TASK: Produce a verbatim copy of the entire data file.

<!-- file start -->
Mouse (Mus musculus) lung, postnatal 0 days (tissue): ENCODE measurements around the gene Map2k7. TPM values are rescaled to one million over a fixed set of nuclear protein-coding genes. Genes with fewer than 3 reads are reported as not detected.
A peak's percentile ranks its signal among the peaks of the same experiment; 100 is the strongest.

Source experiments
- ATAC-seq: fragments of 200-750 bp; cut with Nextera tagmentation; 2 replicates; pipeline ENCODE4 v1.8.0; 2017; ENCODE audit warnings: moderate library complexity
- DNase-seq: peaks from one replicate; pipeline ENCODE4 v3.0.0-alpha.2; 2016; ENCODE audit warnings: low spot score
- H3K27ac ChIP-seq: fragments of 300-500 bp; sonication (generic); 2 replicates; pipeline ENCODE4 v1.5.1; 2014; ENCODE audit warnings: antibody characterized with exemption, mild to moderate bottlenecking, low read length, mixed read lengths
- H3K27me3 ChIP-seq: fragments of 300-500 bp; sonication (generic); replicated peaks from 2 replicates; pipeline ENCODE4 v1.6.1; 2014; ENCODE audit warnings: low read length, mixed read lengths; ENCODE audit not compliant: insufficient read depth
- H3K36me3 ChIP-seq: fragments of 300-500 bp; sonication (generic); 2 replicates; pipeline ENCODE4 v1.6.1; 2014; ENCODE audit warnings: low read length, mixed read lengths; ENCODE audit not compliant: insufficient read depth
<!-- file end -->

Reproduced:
Mouse (Mus musculus) lung, postnatal 0 days (tissue): ENCODE measurements around the gene Map2k7. TPM values are rescaled to one million over a fixed set of nuclear protein-coding genes. Genes with fewer than 3 reads are reported as not detected.
A peak's percentile ranks its signal among the peaks of the same experiment; 100 is the strongest.

Source experiments
- ATAC-seq: fragments of 200-750 bp; cut with Nextera tagmentation; 2 replicates; pipeline ENCODE4 v1.8.0; 2017; ENCODE audit warnings: moderate library complexity
- DNase-seq: peaks from one replicate; pipeline ENCODE4 v3.0.0-alpha.2; 2016; ENCODE audit warnings: low spot score
- H3K27ac ChIP-seq: fragments of 300-500 bp; sonication (generic); 2 replicates; pipeline ENCODE4 v1.5.1; 2014; ENCODE audit warnings: antibody characterized with exemption, mild to moderate bottlenecking, low read length, mixed read lengths
- H3K27me3 ChIP-seq: fragments of 300-500 bp; sonication (generic); replicated peaks from 2 replicates; pipeline ENCODE4 v1.6.1; 2014; ENCODE audit warnings: low read length, mixed read lengths; ENCODE audit not compliant: insufficient read depth
- H3K36me3 ChIP-seq: fragments of 300-500 bp; sonication (generic); 2 replicates; pipeline ENCODE4 v1.6.1; 2014; ENCODE audit warnings: low read length, mixed read lengths; ENCODE audit not compliant: insufficient read depth